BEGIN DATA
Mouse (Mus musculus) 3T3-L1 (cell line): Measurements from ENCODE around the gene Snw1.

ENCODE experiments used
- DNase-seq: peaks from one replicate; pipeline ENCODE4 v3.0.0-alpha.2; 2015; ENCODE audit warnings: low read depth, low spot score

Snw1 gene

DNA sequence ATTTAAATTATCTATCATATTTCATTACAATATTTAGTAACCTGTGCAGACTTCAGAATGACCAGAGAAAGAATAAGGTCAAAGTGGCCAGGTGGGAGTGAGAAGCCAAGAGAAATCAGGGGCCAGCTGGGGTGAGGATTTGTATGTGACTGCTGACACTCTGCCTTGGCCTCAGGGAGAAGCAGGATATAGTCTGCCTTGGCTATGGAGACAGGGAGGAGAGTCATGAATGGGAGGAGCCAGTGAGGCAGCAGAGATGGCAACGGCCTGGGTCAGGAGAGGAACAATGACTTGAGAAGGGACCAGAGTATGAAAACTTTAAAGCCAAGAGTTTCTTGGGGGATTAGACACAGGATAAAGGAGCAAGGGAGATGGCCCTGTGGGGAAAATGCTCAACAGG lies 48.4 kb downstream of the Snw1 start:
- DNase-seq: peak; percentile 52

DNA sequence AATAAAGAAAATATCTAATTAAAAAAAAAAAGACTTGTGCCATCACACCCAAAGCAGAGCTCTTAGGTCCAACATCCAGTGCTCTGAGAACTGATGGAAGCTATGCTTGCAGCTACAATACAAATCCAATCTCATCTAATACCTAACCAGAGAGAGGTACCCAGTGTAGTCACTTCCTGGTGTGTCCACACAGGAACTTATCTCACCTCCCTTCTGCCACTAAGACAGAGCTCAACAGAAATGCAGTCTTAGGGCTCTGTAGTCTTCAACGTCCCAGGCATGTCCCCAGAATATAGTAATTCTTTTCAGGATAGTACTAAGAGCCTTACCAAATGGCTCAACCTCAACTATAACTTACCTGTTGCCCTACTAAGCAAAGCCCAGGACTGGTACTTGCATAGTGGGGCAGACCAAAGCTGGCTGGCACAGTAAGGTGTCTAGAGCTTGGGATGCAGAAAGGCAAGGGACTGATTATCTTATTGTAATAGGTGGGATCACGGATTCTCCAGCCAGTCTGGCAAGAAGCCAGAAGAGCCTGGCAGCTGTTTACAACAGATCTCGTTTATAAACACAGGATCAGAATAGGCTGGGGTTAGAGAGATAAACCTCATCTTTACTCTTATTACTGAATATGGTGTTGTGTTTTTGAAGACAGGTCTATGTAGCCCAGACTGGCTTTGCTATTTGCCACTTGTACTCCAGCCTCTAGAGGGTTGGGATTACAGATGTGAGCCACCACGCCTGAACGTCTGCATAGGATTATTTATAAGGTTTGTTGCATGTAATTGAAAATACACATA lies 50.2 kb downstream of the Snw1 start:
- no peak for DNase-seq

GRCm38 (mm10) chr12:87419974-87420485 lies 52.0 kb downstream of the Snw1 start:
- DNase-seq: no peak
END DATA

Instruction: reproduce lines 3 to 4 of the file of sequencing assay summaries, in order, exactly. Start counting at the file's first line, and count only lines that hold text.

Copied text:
- DNase-seq: peaks from one replicate; pipeline ENCODE4 v3.0.0-alpha.2; 2015; ENCODE audit warnings: low read depth, low spot score

Snw1 gene